First-principles calculations of high-pressure iron-bearing monoclinic dolomite and single-cation carbonates with internally consistent Hubbard U
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It has been proposed that iron has a significant effect on the relative stability of carbonate phases at high pressures, possibly even stabilizing double-cation carbonates (e.g., dolomite) with respect to single-cation carbonates (e.g., magnesite, aragonite and siderite). X-ray diffraction experiments have shown that dolomite transforms at ~35 GPa to a high-pressure polymorph that is stable to decomposition; however, there has been disagreement on the structure of the high-pressure phase (Mao et al. in Geophys Res Lett 38, 2011. doi: 10.1029/2011GL049519; Merlini et al. in Proc Natl Acad Sci 109:13509–13514, 2012. doi: 10.1073/pnas.1201336109). Ab initio calculations interfaced with an evolutionary structure prediction algorithm demonstrated that a C2/c polymorph of pure CaMg(CO3)2 dolomite is more stable than previously reported structures (Solomatova and Asimow in Am Mineral 102:210–215, 2017, doi: 10.2138/am-2017-5830). In this study, we calculate the relative enthalpies up to 80 GPa for a set of carbonate phases including Fe-bearing solutions and endmembers, using the generalized gradient approximation and a Hubbard U parameter calculated through linear response theory to accurately characterize the electronic structure of Fe. When calculated with a constant U of 4 eV, the spin transition pressure of (Mg,Fe)CO3 agrees well with experiments, whereas an internally consistent U overestimates the spin transition pressure by ~50 GPa. However, whether we use constant or internally consistent U values, a higher iron concentration increases the stability field of dolomite C2/c with respect to single-cation carbonate assemblages, but iron-free dolomite is not stable with respect to single-cation carbonates at any pressure. Thus, high-pressure polymorphs of Fe-bearing dolomite could in fact represent an important reservoir for carbon storage within oxidized sections of Earth’s mantle.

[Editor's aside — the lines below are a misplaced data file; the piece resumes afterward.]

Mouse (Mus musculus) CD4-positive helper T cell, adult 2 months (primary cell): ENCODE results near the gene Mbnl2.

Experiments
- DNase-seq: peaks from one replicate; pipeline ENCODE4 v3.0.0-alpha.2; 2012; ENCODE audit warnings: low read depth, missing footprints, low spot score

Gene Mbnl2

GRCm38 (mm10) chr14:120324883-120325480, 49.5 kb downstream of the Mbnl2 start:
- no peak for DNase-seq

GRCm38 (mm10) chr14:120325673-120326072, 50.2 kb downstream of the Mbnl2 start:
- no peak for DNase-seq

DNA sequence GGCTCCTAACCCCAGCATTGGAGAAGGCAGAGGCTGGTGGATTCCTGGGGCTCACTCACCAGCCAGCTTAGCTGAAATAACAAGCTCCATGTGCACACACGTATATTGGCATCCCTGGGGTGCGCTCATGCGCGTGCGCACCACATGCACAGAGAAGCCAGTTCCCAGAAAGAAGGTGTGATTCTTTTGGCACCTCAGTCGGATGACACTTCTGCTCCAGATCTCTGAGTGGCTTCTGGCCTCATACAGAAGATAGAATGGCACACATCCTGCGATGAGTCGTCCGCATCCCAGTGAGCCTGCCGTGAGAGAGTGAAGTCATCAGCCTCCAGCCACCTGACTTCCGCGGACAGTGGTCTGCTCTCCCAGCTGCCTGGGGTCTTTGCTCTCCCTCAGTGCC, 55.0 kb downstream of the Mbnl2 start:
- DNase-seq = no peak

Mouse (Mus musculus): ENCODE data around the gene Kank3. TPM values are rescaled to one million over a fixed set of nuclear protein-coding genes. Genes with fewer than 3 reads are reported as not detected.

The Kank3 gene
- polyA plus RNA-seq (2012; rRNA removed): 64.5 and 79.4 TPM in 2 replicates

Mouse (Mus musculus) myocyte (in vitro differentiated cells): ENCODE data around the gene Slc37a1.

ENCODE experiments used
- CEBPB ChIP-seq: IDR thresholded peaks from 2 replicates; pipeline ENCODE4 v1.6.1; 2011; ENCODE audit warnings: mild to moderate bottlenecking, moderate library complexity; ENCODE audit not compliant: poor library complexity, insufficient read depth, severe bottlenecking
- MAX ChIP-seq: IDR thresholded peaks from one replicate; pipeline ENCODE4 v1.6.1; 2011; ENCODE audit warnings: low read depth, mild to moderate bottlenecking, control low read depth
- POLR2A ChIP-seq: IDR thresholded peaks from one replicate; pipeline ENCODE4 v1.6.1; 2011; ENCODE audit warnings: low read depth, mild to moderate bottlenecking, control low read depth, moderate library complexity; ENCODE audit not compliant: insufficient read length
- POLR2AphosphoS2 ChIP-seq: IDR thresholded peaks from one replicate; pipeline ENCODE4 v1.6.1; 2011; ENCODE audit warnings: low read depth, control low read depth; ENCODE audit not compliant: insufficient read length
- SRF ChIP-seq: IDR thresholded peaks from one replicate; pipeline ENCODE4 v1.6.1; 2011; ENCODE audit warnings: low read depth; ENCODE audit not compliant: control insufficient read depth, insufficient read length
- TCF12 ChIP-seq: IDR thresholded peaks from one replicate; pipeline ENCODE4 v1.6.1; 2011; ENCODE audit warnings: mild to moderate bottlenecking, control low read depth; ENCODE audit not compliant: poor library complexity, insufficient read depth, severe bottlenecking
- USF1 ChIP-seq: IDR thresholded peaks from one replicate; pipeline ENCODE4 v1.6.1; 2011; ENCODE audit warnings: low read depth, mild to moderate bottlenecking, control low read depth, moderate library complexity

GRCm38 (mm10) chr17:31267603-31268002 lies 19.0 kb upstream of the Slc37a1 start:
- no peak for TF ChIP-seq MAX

KeywordsDolomite Ankerite Siderite Carbonates High pressure Lower mantle
We thank K. Jarolimek, H. Hsu and H.J. Kulik for discussions. We are thankful to N. Near-Ansari for assistance with compiling relevant software and managing libraries on FRAM, the high-performance computing cluster at Caltech. This work is supported by the U.S. National Science Foundation through award EAR-1551433.
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